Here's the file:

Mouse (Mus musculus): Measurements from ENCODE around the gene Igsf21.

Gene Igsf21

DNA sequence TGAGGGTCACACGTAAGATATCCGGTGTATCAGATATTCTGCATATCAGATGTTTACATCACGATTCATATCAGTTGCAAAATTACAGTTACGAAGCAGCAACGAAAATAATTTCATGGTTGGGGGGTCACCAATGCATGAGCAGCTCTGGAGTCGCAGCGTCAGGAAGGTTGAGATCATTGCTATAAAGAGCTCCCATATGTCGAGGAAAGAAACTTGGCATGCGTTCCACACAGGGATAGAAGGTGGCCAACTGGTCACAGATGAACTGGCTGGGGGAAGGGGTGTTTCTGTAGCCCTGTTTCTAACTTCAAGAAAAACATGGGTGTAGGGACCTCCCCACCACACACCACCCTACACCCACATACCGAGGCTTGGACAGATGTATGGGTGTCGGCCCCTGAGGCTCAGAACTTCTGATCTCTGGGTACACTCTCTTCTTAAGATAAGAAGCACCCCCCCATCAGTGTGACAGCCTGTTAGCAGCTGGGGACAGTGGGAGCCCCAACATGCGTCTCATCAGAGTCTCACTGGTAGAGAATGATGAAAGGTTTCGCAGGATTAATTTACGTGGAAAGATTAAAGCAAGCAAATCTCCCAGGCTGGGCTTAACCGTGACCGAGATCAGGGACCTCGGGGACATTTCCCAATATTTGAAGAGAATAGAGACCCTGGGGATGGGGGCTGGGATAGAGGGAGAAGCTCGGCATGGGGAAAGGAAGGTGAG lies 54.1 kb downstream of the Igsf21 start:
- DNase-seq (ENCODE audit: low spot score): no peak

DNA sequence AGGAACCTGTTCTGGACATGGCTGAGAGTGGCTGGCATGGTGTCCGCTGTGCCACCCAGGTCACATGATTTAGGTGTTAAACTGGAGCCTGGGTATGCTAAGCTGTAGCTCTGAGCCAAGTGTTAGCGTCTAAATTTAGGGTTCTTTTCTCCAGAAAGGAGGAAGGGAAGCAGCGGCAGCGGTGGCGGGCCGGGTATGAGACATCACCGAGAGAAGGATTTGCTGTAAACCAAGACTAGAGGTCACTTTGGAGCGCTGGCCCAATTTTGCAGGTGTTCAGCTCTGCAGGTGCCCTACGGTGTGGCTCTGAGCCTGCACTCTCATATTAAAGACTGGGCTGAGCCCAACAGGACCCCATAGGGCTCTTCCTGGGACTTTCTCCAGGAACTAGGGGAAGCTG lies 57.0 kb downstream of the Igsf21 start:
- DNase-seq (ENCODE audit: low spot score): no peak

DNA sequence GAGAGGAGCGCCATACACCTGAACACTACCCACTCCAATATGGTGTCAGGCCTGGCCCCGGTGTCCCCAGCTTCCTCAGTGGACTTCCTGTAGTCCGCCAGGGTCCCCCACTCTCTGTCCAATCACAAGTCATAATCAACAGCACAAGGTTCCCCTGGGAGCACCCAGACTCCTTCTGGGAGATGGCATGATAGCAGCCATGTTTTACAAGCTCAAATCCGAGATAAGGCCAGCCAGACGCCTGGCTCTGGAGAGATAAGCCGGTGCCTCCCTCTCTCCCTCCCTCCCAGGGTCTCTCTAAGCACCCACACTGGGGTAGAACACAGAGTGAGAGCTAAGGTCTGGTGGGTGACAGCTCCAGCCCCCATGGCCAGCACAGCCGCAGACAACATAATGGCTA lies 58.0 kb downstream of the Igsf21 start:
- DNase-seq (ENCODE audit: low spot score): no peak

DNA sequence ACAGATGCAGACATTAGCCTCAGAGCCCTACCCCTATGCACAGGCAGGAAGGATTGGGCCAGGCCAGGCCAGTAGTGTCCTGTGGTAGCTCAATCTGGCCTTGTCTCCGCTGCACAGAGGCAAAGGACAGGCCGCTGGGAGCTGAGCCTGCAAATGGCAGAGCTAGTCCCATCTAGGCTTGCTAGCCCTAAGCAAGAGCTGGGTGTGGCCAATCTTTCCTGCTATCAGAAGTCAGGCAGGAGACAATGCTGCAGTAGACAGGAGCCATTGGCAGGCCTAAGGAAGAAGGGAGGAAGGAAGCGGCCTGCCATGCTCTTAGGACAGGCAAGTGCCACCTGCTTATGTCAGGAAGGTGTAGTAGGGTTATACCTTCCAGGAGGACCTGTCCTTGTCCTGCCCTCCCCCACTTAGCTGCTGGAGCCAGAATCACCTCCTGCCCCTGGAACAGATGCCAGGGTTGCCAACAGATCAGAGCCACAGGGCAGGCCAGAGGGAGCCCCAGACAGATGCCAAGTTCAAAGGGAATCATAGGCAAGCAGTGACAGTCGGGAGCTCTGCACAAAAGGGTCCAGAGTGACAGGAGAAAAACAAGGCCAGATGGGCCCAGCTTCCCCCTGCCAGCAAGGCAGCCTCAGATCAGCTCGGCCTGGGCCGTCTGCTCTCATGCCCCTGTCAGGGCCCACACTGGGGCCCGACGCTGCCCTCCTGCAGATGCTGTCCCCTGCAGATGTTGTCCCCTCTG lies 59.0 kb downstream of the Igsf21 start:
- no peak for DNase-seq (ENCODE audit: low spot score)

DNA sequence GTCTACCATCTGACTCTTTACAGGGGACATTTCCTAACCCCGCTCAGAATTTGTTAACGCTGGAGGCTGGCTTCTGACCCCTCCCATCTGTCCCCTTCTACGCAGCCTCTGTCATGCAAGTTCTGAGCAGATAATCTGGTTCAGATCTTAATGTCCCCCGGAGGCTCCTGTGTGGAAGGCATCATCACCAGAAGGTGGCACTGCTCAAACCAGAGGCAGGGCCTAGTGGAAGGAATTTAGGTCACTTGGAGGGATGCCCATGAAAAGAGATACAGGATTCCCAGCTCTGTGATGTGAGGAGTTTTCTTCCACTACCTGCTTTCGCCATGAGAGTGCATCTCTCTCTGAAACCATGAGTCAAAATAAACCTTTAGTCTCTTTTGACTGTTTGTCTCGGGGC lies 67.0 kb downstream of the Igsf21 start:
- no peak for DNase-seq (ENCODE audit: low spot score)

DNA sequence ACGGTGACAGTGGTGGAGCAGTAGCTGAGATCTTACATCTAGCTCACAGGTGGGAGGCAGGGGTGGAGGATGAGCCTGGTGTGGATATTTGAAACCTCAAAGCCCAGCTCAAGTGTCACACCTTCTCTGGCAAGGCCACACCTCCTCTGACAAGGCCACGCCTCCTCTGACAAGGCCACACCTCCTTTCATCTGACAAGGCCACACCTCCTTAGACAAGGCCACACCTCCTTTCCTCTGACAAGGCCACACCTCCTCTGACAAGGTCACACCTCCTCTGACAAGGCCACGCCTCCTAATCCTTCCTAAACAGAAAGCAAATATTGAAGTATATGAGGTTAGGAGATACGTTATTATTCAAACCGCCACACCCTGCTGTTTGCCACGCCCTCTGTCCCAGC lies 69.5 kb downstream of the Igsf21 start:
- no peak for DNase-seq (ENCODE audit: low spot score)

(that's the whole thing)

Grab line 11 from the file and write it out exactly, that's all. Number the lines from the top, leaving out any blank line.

DNA sequence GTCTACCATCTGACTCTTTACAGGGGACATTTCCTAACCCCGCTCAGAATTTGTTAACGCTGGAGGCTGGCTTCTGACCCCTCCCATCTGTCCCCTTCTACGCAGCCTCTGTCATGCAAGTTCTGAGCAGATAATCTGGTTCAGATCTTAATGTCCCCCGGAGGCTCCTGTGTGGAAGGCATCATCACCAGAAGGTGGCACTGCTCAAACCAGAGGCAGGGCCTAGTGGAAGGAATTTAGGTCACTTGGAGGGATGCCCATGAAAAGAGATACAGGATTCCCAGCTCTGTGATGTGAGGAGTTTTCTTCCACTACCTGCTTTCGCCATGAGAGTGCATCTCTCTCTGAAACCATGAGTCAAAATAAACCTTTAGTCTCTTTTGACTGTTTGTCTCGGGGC lies 67.0 kb downstream of the Igsf21 start: